Type 1 diabetes in young adulthood

Maureen Monaghan, Vicki Helgeson, Deborah Wiebe

Research output: Contribution to journalArticlepeer-review

101 Scopus citations


Type 1 diabetes has traditionally been studied as a chronic illness of childhood. However, young adulthood is a critical time for the development and integration of lifelong diabetes management skills, and research is starting to identify unique challenges faced by youth with diabetes as they age into adulthood. Most young adults experience multiple transitions during this unstable developmental period, including changes in lifestyle (e.g., education, occupation, living situation), changes in health care, and shifting relationships with family members, friends, and intimate others. Young adults with type 1 diabetes must navigate these transitions while also assuming increasing responsibility for their diabetes care and overall health. Despite these critical health and psychosocial concerns, there is a notable lack of evidence-based clinical services and supports for young adults with type 1 diabetes. We review relevant evolving concerns for young adults with type 1 diabetes, including lifestyle considerations, health care transitions, psychosocial needs, and changes in supportive networks, and how type 1 diabetes impacts and is impacted by these key developmental considerations. Specific avenues for intervention and future research are offered.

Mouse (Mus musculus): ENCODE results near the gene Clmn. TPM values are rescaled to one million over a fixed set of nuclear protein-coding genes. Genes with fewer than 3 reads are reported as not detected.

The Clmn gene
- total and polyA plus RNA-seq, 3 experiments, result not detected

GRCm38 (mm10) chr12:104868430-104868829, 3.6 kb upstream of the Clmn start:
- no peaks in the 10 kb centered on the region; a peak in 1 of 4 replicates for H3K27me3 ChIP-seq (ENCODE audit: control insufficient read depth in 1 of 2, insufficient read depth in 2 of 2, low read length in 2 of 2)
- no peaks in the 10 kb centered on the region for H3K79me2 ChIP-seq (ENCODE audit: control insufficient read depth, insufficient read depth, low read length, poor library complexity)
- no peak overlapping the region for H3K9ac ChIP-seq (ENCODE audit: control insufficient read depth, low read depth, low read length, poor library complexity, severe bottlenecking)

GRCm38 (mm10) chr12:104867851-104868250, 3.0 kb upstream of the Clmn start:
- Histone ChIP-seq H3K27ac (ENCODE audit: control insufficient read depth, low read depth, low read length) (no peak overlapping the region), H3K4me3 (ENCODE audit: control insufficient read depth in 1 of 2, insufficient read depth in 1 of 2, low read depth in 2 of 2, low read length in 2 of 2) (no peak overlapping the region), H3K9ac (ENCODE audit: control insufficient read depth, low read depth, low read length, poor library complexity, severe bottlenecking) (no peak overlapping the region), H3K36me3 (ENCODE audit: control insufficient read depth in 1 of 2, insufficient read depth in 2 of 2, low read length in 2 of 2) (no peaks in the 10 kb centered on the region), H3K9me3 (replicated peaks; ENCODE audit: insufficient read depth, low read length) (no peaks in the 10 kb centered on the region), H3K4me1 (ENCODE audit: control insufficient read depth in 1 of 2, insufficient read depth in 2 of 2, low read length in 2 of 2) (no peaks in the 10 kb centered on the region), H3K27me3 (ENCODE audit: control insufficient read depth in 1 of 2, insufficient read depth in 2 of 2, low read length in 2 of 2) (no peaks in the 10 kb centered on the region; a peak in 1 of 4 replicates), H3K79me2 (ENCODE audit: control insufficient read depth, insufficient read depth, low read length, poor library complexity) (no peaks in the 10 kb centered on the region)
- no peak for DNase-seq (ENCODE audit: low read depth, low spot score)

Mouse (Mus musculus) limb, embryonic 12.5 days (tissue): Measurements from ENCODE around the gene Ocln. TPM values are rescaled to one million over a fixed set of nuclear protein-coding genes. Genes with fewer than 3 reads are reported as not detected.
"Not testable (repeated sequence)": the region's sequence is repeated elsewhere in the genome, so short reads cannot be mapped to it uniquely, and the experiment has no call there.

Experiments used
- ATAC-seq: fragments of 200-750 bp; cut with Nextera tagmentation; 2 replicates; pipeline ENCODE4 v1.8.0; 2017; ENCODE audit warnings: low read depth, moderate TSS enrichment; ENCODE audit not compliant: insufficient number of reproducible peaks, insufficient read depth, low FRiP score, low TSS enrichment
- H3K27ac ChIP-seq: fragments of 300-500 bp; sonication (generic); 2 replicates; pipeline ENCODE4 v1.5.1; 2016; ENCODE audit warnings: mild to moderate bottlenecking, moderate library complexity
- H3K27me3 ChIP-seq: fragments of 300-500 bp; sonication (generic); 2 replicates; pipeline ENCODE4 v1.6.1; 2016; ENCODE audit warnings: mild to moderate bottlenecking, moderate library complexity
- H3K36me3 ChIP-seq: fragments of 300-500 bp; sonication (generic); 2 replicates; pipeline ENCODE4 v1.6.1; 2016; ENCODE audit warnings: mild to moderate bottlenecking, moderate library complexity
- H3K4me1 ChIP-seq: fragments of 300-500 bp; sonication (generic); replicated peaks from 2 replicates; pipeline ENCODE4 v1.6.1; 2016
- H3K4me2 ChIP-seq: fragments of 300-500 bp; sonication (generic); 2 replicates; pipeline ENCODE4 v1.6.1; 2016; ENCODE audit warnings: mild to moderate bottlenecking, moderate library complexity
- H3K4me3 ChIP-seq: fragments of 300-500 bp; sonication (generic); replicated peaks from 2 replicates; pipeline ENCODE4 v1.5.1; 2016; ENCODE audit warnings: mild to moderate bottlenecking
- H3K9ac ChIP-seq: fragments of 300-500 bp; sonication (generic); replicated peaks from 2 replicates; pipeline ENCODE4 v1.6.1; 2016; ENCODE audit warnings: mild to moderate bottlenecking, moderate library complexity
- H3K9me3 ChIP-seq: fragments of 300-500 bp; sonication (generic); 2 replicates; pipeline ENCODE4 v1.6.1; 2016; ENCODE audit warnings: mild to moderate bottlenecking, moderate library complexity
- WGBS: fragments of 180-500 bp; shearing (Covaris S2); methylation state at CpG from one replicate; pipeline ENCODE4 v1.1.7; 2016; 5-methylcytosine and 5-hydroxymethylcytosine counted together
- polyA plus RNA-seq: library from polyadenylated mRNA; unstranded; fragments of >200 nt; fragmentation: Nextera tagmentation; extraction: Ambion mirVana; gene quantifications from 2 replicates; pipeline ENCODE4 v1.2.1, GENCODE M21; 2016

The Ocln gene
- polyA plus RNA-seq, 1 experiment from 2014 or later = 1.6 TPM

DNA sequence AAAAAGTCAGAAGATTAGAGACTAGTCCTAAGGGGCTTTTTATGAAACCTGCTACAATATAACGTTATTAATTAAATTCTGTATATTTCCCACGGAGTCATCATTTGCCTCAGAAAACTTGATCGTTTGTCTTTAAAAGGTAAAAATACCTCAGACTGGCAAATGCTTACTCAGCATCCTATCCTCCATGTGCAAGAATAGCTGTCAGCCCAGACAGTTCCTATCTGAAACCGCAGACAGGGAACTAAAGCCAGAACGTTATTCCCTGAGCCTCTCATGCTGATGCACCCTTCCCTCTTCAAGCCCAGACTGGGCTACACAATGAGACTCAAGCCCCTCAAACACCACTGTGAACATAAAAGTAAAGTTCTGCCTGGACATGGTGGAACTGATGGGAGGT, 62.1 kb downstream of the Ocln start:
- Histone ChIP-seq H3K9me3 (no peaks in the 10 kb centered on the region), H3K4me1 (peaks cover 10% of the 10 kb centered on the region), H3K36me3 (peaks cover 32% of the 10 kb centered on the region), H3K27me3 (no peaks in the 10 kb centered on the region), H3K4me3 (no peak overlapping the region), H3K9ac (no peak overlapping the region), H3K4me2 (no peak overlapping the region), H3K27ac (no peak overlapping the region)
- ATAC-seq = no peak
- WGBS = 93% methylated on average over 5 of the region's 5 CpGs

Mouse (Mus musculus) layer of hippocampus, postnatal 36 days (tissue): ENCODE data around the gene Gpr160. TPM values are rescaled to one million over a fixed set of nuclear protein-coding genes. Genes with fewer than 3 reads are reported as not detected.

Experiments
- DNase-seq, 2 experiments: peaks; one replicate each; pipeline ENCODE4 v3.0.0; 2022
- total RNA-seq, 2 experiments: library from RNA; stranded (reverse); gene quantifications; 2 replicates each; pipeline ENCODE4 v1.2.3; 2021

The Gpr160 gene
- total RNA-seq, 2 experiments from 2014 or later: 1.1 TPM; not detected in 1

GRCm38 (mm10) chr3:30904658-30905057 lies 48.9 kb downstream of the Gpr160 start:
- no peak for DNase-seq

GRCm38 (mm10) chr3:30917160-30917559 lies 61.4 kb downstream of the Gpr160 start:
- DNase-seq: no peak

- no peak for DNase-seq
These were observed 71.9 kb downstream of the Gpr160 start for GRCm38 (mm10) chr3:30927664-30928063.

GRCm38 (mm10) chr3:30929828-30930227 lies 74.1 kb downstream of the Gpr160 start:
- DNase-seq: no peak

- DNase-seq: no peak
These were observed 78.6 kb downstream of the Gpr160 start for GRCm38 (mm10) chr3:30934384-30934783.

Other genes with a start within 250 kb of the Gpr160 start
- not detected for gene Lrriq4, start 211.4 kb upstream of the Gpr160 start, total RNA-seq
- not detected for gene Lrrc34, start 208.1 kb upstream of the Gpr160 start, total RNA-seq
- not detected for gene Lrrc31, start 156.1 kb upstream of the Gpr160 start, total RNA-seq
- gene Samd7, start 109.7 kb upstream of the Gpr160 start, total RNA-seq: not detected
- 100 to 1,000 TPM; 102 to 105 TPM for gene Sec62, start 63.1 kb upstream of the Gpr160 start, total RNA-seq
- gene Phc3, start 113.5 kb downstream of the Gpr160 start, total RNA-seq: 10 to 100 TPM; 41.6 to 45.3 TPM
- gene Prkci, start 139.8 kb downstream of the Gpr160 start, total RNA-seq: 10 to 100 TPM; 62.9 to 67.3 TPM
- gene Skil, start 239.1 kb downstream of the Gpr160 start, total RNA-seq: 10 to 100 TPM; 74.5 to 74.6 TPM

Original languageEnglish (US)
Pages (from-to)239-250
Number of pages12
JournalCurrent Diabetes Reviews
Issue number4
StatePublished - Aug 1 2015


  • Adherence
  • Glycemic control
  • Support systems
  • Transition to adult medical care
  • Type 1 diabetes
  • Young adulthood

ASJC Scopus subject areas

  • Endocrinology, Diabetes and Metabolism
  • Endocrinology


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